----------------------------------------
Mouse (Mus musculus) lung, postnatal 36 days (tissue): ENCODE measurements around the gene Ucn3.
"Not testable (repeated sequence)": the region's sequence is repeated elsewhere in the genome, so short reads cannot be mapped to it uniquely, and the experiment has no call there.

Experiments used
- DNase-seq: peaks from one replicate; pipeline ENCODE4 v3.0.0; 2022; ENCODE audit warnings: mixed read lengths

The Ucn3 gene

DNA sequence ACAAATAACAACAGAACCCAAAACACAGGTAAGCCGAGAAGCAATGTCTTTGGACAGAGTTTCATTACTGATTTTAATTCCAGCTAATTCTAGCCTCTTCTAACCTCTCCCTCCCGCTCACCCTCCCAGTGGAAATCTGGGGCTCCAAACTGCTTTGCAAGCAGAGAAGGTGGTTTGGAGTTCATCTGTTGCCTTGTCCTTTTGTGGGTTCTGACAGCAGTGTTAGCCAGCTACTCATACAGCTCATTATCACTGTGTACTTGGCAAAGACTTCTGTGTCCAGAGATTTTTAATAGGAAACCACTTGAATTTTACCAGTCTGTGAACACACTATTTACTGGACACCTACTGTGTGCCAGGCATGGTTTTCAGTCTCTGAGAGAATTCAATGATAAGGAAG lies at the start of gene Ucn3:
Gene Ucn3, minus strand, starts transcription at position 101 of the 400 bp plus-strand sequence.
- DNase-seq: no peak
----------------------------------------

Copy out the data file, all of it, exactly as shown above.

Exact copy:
Mouse (Mus musculus) lung, postnatal 36 days (tissue): ENCODE measurements around the gene Ucn3.
"Not testable (repeated sequence)": the region's sequence is repeated elsewhere in the genome, so short reads cannot be mapped to it uniquely, and the experiment has no call there.

Experiments used
- DNase-seq: peaks from one replicate; pipeline ENCODE4 v3.0.0; 2022; ENCODE audit warnings: mixed read lengths

The Ucn3 gene

DNA sequence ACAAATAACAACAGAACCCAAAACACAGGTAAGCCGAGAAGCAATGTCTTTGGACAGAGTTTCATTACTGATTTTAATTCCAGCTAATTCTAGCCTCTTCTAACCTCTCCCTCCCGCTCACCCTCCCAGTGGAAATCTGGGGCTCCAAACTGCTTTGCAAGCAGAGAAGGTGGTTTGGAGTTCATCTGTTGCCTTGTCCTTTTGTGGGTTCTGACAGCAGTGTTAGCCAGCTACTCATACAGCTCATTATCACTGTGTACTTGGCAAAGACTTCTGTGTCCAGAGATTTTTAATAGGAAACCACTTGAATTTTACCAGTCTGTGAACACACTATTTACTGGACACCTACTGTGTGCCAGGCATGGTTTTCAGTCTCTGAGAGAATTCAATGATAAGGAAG lies at the start of gene Ucn3:
Gene Ucn3, minus strand, starts transcription at position 101 of the 400 bp plus-strand sequence.
- DNase-seq: no peak